Mingling of mafic and felsic magmas in the southern California batholith (Lake Perris, CA)
copyright CIN-TY LEE
This page contains a mapped transect of mafic enclave density and mafic index of the felsic host. click
You can also access the simple mafic index program in Excel here.
And a mafic index cheat sheet for the field here.
1. Undeformed hornblende-rich mafic clast within coarse-grained tonalitic magma. Biotite-rich reaction rind on exterior portion of the clast. Clast is fine-grained suggesting a quench texture. Angular shape suggests an origin by brittle fragmentation of a larger mafic body. click
2. Subrounded hornblende-rich mafic clasts within coarser-grained tonalite magma. Biotite-rich reaction rind on exterior portion of both clasts. Shear stresses imposed by the more viscous tonalitic magma appears to be peeling away the biotite reaction rind, and is in the process of generating a rip-up clast. Note the different thicknesses of the biotite-rich reaction rinds, which may suggest that the margins of the clasts were exposed to the tonalite at different times. Fuzzy clots of schlieren within the tonalite body may represent partially equilibrated/homogenized rip-up clasts. click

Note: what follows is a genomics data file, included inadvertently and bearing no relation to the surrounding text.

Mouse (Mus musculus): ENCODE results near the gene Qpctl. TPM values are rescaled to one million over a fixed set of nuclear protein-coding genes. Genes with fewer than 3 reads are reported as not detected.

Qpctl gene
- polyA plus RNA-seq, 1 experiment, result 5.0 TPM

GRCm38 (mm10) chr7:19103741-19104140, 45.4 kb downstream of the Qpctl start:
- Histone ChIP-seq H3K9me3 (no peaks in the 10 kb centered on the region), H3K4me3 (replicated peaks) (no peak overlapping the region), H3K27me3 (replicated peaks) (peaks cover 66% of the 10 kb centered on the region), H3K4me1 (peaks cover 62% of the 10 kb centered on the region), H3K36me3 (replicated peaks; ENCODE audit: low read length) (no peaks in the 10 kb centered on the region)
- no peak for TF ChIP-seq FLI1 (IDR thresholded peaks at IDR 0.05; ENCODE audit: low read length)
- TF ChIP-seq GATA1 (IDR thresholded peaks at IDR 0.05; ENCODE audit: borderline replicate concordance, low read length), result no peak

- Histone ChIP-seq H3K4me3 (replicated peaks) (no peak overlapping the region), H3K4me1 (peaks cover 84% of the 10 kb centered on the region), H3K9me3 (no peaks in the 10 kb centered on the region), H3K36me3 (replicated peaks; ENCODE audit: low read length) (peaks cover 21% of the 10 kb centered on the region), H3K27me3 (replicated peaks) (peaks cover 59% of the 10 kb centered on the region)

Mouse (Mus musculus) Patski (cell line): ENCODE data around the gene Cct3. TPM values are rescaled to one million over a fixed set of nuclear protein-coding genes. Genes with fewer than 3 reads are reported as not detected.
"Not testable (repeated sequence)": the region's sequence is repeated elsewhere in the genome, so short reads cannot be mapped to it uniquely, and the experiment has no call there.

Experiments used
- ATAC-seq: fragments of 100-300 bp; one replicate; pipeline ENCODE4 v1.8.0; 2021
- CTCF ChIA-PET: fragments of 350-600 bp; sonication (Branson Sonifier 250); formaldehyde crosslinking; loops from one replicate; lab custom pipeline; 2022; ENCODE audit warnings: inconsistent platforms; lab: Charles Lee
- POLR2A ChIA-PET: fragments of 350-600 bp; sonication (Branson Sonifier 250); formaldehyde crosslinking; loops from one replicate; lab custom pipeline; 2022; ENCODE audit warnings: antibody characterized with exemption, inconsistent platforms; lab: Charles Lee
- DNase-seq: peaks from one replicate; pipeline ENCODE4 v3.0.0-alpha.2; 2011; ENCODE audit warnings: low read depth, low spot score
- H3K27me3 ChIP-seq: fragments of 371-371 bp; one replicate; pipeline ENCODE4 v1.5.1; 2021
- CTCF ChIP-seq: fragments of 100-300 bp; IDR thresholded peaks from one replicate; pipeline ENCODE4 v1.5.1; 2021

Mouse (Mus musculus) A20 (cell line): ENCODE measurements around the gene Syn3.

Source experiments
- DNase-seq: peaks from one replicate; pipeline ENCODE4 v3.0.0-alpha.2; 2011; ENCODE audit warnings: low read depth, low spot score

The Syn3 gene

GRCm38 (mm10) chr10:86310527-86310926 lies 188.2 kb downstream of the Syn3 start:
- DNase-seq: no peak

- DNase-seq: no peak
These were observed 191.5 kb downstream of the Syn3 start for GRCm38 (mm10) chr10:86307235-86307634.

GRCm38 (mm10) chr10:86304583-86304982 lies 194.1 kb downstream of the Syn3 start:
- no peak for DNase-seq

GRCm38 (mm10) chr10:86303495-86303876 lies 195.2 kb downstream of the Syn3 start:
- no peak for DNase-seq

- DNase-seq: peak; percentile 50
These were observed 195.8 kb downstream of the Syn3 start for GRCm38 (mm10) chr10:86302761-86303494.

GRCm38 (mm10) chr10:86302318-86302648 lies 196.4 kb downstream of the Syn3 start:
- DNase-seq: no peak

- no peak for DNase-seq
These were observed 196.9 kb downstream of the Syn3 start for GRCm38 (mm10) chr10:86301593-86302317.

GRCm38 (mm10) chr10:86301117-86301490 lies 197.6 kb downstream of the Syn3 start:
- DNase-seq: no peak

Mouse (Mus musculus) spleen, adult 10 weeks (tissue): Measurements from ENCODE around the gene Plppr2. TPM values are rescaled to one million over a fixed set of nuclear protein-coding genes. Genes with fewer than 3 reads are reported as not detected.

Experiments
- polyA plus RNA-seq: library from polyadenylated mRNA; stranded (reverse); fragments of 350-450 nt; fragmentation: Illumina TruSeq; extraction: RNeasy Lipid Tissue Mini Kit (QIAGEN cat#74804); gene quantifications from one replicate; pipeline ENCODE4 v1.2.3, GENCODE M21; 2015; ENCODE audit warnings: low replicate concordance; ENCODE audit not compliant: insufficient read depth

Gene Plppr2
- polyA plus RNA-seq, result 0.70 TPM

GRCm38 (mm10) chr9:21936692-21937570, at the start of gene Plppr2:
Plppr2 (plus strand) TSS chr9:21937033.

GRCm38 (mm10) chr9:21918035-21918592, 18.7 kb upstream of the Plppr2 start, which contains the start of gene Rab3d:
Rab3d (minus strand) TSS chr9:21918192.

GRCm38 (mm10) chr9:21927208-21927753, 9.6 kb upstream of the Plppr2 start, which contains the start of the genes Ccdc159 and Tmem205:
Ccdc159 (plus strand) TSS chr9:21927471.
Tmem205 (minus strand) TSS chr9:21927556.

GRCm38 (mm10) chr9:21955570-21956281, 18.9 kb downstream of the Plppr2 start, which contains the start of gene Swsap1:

3. A large mafic septa within the tonalite body (California Buckwheat bushes Eriogonum fasciculatum for scale). click Close up of the septa with student for scale click. Note that the septum is actually composed of tightly packed mafic clasts, each separated by a tonalitic interstitial magma. Note also that the majority of the clasts are not angular, but subrounded to well-rounded. Clast sizes are poorly sorted. Clasts also show different mafic indices, indicative of different extents of chemical re-equilibration with host tonalite.